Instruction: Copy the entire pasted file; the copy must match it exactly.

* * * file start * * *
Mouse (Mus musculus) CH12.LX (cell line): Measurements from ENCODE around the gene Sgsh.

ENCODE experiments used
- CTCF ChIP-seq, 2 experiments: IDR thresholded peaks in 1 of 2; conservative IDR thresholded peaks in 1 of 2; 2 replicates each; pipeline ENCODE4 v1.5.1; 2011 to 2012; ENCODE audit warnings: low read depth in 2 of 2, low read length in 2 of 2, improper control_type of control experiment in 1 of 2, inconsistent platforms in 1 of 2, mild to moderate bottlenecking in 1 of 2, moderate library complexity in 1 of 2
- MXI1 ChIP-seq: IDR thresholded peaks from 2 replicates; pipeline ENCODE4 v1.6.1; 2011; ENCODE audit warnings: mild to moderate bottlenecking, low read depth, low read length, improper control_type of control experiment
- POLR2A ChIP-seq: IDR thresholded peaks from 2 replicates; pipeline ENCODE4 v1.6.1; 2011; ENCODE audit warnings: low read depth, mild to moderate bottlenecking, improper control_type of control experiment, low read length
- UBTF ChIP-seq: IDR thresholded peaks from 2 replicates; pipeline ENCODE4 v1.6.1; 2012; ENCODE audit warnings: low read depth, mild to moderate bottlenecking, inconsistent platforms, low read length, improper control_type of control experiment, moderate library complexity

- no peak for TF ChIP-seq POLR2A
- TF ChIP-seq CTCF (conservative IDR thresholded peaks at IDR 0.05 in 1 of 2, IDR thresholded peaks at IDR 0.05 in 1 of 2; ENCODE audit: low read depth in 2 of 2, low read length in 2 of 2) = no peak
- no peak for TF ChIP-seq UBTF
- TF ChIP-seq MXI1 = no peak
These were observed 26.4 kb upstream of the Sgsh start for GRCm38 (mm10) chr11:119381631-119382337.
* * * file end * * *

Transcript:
Mouse (Mus musculus) CH12.LX (cell line): Measurements from ENCODE around the gene Sgsh.

ENCODE experiments used
- CTCF ChIP-seq, 2 experiments: IDR thresholded peaks in 1 of 2; conservative IDR thresholded peaks in 1 of 2; 2 replicates each; pipeline ENCODE4 v1.5.1; 2011 to 2012; ENCODE audit warnings: low read depth in 2 of 2, low read length in 2 of 2, improper control_type of control experiment in 1 of 2, inconsistent platforms in 1 of 2, mild to moderate bottlenecking in 1 of 2, moderate library complexity in 1 of 2
- MXI1 ChIP-seq: IDR thresholded peaks from 2 replicates; pipeline ENCODE4 v1.6.1; 2011; ENCODE audit warnings: mild to moderate bottlenecking, low read depth, low read length, improper control_type of control experiment
- POLR2A ChIP-seq: IDR thresholded peaks from 2 replicates; pipeline ENCODE4 v1.6.1; 2011; ENCODE audit warnings: low read depth, mild to moderate bottlenecking, improper control_type of control experiment, low read length
- UBTF ChIP-seq: IDR thresholded peaks from 2 replicates; pipeline ENCODE4 v1.6.1; 2012; ENCODE audit warnings: low read depth, mild to moderate bottlenecking, inconsistent platforms, low read length, improper control_type of control experiment, moderate library complexity

- no peak for TF ChIP-seq POLR2A
- TF ChIP-seq CTCF (conservative IDR thresholded peaks at IDR 0.05 in 1 of 2, IDR thresholded peaks at IDR 0.05 in 1 of 2; ENCODE audit: low read depth in 2 of 2, low read length in 2 of 2) = no peak
- no peak for TF ChIP-seq UBTF
- TF ChIP-seq MXI1 = no peak
These were observed 26.4 kb upstream of the Sgsh start for GRCm38 (mm10) chr11:119381631-119382337.